Transporting South Africa

Three weeks traveling through the back end of South Africa – considered the most advanced nation on the African continent – has been an unusual journey in many ways, particularly for an Indian. My mother opened my eyes today when I was showing her some photographs of a township outside of Cape Town and explaining to her how people usually had no easy forms of transportation to reach the city or even the nearest market.

She asked me why weren’t they using scooters or motorcycles or even bicycles, just like they do in India? Good question, mom, why weren’t they using any of the alternate means of transportation like they do in India?

Is the sun? Is it the distances?  Too many other countries have the same challenges and are still full of some form of mechanized transportation. Or is it that a car is considered the only ‘best way’ to travel ? And until you can afford to buy your own, whether new or used, you’d rather walk for miles or take the alternate – minibus taxis that are unpredictable and relatively expensive?

There are the requisite recreational Harley Davidsons of course for the weekend ‘warrior’ or cute little Vespas parked prettily on a Cape Town street. But the regularly seen morass of bicycles, scooters, mopeds, motorcycles et al are missing from both the urban and rural streets of South Africa. And we drove through 1500 kilometres of the country so I hope I’m not generalizing.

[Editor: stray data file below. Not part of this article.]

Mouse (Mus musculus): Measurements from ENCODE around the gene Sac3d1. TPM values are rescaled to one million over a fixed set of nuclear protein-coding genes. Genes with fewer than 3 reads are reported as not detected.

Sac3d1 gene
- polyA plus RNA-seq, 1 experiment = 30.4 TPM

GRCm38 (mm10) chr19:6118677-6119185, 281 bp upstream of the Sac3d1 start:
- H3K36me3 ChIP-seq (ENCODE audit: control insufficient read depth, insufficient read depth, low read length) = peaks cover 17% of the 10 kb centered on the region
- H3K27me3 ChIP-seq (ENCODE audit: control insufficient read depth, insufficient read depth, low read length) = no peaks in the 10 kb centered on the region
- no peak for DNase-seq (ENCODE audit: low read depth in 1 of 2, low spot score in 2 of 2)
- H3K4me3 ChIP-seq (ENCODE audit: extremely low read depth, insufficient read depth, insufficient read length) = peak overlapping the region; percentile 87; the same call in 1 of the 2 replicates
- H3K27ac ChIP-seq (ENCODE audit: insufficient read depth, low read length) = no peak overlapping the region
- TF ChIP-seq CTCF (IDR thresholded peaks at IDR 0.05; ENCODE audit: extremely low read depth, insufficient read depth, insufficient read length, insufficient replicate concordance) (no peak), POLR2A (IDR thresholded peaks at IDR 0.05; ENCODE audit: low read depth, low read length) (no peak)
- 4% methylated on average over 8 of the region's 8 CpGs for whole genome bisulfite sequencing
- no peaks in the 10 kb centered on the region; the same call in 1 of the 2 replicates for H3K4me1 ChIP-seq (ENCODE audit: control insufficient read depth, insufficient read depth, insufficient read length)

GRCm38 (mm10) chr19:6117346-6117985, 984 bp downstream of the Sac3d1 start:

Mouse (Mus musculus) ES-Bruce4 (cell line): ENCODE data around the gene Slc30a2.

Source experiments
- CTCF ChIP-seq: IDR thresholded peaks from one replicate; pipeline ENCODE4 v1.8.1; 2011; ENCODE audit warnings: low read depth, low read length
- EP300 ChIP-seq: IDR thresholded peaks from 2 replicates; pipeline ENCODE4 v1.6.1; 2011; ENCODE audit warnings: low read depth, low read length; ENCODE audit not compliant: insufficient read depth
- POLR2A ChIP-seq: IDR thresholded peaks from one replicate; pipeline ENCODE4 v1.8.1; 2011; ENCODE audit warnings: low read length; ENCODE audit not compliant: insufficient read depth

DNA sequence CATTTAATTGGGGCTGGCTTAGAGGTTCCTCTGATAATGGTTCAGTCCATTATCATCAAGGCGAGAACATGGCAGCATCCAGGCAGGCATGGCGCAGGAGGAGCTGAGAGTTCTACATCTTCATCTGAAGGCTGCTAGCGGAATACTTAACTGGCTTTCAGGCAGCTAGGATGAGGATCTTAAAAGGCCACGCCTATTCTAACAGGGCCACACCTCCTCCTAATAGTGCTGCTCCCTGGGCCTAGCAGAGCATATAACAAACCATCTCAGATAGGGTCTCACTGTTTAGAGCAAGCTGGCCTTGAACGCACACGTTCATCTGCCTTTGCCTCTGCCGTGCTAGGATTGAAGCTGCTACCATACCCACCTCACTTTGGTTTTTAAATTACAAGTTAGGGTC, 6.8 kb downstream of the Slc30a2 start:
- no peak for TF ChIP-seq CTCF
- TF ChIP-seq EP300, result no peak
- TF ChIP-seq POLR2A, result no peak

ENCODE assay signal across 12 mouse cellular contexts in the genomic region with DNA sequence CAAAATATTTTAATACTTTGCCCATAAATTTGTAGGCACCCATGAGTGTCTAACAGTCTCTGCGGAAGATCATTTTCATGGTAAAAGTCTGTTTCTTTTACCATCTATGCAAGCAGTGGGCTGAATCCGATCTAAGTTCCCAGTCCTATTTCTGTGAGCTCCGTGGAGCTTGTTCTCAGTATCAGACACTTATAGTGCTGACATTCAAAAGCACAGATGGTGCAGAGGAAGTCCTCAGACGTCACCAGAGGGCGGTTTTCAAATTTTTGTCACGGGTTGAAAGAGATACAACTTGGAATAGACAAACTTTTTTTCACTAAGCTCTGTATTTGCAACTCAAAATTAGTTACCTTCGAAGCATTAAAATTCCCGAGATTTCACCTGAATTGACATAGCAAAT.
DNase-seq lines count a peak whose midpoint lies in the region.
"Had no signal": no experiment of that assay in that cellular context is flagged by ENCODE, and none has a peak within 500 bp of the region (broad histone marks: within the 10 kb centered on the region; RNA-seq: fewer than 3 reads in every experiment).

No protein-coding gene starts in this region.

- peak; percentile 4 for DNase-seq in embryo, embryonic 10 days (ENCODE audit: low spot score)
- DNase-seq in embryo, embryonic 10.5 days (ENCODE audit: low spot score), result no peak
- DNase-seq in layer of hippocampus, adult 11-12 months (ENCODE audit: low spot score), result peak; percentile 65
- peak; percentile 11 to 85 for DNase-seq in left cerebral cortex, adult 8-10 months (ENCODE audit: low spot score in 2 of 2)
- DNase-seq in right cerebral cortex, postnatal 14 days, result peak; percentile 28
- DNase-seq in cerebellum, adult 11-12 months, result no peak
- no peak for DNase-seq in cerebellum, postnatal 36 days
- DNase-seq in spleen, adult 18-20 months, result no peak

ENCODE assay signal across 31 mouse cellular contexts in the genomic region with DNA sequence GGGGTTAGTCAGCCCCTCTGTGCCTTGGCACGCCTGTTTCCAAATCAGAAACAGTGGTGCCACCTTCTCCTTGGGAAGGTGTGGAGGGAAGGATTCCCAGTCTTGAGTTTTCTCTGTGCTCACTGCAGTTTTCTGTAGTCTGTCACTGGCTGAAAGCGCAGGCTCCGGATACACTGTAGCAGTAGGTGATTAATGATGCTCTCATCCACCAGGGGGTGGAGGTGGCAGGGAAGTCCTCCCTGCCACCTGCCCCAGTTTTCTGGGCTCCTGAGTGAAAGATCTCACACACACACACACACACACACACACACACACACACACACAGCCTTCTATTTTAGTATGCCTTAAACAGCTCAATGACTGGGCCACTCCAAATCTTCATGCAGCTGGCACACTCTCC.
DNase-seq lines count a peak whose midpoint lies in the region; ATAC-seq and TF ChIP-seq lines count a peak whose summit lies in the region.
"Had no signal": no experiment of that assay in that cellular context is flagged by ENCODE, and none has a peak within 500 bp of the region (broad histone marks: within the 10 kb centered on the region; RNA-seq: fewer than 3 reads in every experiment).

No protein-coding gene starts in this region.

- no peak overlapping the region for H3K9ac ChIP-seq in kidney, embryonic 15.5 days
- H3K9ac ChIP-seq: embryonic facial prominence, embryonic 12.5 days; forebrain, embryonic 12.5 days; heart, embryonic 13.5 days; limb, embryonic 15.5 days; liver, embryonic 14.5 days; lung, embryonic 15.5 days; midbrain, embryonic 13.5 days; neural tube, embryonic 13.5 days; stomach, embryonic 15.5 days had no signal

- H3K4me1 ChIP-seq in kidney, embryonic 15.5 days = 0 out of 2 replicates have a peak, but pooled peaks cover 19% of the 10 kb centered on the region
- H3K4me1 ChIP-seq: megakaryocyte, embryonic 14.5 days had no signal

Any thoughts about this odd phenomenon, particularly in a country where the price of petrol is sensitively linked to the price of most other commodities? And where a significant proportion of the population is either unemployed or living below the poverty line?

This entry was posted in Africa, BoP, Bottom of the pyramid/Poverty, Culture & research, Design, pay as you go economy, Pondering. Bookmark the permalink.